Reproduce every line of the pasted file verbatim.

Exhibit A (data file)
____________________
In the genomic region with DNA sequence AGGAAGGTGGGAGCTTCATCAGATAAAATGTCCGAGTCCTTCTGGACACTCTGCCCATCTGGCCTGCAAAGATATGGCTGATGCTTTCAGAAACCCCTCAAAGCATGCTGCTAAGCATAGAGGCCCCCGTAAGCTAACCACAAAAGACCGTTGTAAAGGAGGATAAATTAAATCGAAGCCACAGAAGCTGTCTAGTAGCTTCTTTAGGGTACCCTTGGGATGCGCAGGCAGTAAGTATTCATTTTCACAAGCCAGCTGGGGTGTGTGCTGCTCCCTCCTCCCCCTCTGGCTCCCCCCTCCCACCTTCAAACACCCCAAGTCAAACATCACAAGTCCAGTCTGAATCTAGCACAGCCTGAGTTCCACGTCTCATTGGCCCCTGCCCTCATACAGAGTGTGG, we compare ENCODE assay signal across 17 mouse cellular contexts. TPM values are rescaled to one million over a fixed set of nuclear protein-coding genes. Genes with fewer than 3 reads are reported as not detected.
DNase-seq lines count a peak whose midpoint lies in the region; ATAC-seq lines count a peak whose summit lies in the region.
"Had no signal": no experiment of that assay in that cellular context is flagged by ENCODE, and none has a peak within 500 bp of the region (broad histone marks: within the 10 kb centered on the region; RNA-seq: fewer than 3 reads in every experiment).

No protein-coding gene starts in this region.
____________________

In the genomic region with DNA sequence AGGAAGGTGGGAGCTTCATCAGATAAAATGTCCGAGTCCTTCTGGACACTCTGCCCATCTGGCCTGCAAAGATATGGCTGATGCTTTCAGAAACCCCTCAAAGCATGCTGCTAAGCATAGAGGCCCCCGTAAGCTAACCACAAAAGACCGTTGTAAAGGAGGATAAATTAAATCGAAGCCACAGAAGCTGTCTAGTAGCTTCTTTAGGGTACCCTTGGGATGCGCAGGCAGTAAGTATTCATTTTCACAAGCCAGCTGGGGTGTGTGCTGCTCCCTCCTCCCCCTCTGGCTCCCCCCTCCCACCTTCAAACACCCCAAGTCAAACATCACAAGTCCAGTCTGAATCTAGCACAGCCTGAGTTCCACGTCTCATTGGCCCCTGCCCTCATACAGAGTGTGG, we compare ENCODE assay signal across 17 mouse cellular contexts. TPM values are rescaled to one million over a fixed set of nuclear protein-coding genes. Genes with fewer than 3 reads are reported as not detected.
DNase-seq lines count a peak whose midpoint lies in the region; ATAC-seq lines count a peak whose summit lies in the region.
"Had no signal": no experiment of that assay in that cellular context is flagged by ENCODE, and none has a peak within 500 bp of the region (broad histone marks: within the 10 kb centered on the region; RNA-seq: fewer than 3 reads in every experiment).

No protein-coding gene starts in this region.